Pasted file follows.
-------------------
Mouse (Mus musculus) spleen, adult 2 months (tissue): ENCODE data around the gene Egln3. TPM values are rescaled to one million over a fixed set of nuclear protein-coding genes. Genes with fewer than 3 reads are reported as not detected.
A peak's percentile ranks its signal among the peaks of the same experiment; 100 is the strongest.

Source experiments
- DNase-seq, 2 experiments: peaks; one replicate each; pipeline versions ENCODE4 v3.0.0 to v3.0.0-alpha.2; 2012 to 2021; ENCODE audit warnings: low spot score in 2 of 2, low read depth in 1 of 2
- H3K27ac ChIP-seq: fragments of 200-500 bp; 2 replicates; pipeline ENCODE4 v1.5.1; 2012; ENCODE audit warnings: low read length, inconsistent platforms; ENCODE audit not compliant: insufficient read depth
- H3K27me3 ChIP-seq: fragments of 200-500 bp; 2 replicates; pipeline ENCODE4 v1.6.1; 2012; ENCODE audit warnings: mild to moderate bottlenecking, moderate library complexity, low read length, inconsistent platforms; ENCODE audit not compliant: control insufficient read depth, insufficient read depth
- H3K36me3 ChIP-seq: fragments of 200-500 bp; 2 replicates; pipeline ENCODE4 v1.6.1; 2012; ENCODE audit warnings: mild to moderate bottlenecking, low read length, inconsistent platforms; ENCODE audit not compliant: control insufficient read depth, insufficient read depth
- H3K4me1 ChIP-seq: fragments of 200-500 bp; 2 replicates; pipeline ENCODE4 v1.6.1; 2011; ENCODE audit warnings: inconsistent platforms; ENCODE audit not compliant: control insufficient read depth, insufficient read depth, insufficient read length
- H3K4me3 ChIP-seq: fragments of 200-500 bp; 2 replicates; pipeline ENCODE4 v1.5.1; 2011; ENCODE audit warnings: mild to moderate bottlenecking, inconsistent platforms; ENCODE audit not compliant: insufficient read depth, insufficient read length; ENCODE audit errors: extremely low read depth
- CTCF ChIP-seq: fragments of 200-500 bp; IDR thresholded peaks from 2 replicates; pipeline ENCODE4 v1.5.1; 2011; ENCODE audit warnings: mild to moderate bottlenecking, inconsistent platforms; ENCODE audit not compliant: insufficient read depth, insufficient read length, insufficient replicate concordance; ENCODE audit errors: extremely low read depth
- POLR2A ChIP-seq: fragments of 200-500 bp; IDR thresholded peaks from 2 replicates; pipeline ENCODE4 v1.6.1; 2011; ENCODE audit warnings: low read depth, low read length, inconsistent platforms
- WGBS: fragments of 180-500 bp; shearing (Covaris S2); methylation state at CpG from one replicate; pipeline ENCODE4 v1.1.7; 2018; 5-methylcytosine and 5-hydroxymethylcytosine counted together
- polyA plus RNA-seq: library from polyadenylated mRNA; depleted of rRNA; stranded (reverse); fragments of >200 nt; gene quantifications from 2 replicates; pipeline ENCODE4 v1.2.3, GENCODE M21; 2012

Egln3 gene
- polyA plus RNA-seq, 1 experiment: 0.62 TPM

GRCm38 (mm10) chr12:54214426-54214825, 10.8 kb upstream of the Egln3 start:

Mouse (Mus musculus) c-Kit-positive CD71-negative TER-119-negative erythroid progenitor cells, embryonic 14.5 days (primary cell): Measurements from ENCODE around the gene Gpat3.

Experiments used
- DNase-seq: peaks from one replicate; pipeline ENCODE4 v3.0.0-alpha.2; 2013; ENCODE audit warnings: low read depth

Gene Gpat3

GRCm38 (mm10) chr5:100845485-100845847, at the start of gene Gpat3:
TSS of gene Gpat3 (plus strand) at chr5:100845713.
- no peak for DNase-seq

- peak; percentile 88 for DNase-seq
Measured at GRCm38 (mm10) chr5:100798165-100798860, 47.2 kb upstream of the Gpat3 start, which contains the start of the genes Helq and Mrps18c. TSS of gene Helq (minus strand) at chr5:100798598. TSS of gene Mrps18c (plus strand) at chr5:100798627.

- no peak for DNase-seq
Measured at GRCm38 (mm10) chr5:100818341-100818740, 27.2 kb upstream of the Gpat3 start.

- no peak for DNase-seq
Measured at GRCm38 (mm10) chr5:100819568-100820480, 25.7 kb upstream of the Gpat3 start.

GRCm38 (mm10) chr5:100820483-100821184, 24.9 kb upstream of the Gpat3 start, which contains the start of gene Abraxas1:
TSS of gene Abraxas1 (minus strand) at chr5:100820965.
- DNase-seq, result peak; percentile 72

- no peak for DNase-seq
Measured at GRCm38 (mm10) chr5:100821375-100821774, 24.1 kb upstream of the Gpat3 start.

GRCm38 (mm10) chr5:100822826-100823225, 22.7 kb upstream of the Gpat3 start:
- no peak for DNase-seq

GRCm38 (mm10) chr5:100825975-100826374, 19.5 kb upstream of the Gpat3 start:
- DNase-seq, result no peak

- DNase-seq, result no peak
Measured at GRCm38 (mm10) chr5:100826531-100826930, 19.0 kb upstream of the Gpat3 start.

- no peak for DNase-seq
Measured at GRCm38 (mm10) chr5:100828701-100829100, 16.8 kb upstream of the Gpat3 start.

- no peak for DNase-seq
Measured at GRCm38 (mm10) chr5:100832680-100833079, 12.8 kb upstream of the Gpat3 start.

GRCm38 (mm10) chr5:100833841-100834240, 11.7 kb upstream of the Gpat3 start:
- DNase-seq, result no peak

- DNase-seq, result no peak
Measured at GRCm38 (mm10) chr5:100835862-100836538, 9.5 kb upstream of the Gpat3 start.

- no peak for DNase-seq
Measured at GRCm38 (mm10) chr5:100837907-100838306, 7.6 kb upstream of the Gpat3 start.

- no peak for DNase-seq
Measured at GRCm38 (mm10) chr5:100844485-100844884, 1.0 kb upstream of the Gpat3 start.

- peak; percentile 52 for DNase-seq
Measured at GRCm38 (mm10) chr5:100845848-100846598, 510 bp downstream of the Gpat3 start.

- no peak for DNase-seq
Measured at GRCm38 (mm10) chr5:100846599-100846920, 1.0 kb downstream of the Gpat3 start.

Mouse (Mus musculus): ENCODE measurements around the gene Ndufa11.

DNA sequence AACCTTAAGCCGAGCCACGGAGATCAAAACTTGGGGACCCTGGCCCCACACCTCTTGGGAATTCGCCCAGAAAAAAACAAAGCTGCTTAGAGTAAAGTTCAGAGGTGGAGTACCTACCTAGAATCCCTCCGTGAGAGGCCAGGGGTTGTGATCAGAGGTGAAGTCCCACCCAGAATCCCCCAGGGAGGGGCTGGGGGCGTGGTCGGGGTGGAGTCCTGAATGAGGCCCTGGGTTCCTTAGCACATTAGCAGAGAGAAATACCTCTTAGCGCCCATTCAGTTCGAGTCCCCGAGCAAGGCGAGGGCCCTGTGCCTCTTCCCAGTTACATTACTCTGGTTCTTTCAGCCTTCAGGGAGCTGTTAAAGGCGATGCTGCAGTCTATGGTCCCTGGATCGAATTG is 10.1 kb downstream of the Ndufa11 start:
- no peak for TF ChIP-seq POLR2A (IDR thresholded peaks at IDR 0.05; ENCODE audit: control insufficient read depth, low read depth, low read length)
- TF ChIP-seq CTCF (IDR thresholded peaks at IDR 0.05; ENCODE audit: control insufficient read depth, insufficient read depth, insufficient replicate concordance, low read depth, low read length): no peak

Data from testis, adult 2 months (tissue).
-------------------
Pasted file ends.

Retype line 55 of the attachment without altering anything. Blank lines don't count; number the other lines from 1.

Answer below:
- no peak for DNase-seq